A more recent challenge is the decline in global oil prices, which has created an even greater push to reduce operational costs, increase uptime, and improve processes. The top priority right now for many oilfield managers is driving down the cost of production per barrel, and the more real-time data that can be gathered, the better decisions can be made, and the more efficiently the oilfield can be run.

According to the DCES report, "Increased data capture and analysis can likely save millions of dollars by eliminating as many as half of a company’s unplanned well outages and boosting crude output by as much as 10% over a 2-year period." Reliable remote access and near-real-time data evaluation can help save on production costs as well as aid in other challenges. One option is kinetic mesh wireless networks.

Kinetic mesh networks employ any-node-to-any-node capabilities to continuously and instantaneously route data via the best available traffic path and frequency using a limitless number of nodes. In a mesh network, nodes use channels to create multiple delivery paths for data. If a certain path is compromised for any reason due to antenna failure or power loss to a piece of equipment, for example, the other nodes, or radios, on the pieces of equipment that need to communicate look for an alternative path to deliver the data and change trajectory.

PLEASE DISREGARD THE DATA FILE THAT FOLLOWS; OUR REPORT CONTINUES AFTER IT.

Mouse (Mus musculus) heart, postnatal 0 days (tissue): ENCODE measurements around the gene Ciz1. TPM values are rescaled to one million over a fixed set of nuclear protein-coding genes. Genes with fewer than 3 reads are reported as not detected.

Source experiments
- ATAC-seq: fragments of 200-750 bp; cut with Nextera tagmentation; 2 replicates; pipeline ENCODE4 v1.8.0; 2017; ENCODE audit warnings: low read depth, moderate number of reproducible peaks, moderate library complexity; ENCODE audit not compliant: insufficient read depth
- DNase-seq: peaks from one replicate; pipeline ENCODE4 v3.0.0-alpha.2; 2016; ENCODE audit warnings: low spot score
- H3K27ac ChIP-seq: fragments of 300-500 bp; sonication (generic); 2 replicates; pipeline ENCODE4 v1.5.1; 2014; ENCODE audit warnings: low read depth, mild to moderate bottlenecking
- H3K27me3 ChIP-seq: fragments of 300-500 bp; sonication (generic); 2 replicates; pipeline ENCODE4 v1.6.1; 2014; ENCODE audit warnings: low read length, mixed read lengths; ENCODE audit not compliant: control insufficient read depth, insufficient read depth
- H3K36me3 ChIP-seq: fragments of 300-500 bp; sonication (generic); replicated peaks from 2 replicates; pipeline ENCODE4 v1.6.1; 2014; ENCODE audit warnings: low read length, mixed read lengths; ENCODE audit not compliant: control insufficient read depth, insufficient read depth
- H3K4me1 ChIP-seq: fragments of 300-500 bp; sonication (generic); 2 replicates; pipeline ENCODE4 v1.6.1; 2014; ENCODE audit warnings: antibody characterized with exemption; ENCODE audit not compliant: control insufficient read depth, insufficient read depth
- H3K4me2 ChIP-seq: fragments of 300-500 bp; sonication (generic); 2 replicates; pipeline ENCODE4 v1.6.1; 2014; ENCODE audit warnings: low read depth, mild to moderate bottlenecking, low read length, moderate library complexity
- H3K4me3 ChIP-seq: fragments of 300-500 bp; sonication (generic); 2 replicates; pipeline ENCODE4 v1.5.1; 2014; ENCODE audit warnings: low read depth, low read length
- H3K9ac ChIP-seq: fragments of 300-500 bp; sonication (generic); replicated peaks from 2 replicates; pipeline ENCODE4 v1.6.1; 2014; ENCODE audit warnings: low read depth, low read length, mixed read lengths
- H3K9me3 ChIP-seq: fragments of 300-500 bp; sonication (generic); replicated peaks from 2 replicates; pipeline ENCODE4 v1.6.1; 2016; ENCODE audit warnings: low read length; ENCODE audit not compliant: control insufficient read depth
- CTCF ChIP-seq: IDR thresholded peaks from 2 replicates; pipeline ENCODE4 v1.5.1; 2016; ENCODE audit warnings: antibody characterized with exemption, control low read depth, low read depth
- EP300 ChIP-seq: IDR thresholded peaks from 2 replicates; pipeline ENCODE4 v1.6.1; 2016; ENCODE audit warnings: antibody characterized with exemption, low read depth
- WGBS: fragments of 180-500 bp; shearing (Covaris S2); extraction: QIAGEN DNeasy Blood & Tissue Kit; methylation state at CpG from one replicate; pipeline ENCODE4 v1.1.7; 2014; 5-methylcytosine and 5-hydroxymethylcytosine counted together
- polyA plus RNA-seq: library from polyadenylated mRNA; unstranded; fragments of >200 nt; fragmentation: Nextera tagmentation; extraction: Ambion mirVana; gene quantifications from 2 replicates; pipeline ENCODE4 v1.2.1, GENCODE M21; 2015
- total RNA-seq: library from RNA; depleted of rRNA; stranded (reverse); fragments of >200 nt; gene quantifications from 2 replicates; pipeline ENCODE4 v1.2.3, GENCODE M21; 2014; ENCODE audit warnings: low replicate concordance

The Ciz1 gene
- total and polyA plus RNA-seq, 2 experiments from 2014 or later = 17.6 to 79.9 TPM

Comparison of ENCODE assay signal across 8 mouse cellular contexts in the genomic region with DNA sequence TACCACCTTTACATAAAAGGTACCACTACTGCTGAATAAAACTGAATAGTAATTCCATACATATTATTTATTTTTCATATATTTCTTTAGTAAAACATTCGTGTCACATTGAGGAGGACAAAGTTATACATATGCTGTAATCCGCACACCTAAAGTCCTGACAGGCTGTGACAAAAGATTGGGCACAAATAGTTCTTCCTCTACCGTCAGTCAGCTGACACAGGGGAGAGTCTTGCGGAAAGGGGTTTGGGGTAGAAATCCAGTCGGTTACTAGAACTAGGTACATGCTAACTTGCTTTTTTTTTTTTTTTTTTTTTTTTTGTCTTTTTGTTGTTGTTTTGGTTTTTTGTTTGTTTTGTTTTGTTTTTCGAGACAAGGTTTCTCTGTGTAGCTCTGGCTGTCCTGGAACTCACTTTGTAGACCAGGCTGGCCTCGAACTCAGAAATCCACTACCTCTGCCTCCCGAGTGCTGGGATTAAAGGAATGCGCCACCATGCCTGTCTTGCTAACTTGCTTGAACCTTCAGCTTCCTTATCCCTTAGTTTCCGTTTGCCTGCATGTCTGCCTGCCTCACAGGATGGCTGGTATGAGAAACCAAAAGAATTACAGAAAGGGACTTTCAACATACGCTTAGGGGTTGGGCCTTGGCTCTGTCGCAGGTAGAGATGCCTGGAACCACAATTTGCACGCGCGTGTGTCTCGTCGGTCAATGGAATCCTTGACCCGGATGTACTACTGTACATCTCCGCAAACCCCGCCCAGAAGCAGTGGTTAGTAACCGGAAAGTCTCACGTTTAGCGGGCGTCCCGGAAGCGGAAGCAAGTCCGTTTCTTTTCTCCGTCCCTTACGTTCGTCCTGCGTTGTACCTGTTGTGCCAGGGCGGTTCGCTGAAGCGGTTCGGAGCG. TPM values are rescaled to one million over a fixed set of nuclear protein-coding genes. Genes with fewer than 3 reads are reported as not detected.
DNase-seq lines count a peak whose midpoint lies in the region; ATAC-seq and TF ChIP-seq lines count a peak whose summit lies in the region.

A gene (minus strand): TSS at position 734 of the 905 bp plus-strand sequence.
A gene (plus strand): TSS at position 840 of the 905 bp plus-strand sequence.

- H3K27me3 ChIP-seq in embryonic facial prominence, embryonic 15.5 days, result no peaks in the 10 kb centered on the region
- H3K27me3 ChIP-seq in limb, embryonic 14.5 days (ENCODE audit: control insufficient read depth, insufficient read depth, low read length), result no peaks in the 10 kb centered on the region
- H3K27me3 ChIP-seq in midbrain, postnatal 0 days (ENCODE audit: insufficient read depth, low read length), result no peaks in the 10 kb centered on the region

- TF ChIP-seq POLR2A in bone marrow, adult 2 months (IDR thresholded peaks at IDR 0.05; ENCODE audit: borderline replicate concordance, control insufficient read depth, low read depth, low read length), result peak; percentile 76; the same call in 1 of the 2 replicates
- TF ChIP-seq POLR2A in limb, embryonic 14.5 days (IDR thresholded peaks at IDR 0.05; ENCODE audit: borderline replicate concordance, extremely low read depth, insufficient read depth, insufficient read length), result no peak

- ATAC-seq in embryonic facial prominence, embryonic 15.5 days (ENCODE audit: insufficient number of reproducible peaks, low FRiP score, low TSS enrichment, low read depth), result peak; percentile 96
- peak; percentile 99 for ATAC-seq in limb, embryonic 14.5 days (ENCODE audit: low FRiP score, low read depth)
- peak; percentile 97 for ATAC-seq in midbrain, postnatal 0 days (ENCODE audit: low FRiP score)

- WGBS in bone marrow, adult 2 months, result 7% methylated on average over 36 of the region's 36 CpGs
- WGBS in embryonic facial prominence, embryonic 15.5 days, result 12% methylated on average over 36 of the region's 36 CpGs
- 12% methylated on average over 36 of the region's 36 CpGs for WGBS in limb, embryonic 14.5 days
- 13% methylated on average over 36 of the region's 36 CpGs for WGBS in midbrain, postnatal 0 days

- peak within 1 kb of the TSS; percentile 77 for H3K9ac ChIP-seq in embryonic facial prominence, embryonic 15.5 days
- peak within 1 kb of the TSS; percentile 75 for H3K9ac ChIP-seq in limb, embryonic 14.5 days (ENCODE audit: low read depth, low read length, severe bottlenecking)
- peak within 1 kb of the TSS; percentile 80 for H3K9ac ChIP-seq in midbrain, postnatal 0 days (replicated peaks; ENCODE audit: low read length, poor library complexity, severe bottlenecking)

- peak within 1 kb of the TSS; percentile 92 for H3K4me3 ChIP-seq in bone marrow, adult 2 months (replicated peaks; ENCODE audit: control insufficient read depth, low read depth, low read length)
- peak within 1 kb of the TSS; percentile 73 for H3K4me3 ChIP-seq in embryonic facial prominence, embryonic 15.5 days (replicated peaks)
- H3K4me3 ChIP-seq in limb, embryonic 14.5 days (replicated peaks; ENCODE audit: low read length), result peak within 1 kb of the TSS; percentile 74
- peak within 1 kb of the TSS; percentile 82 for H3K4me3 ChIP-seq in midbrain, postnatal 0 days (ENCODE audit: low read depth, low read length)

The network stays up and running, and data is sent and received in real time with no delays even in the harshest conditions. Single points of failure are avoided, and the highly mobile network can be redeployed in multiple ways without redesign and without the additional expense of technicians.

In the ever-changing environment of an offshore oilfield, IoT and streaming data via kinetic mesh can help managers see patterns and prevent problems. Equipment can be outfitted with GPS tracking devices to prevent theft. Semi-autonomous or autonomous equipment can be controlled remotely via the wireless nodes appended to sensors, meaning power can be killed before, or at the time of an issue without waiting for an operator to go to the offshore oilfield and turn off a valve or pump. Data, such as engine run time, can allow for proactive maintenance, and can help engineers catch problems with equipment and change their processes, saving money on cost of repair or replacement.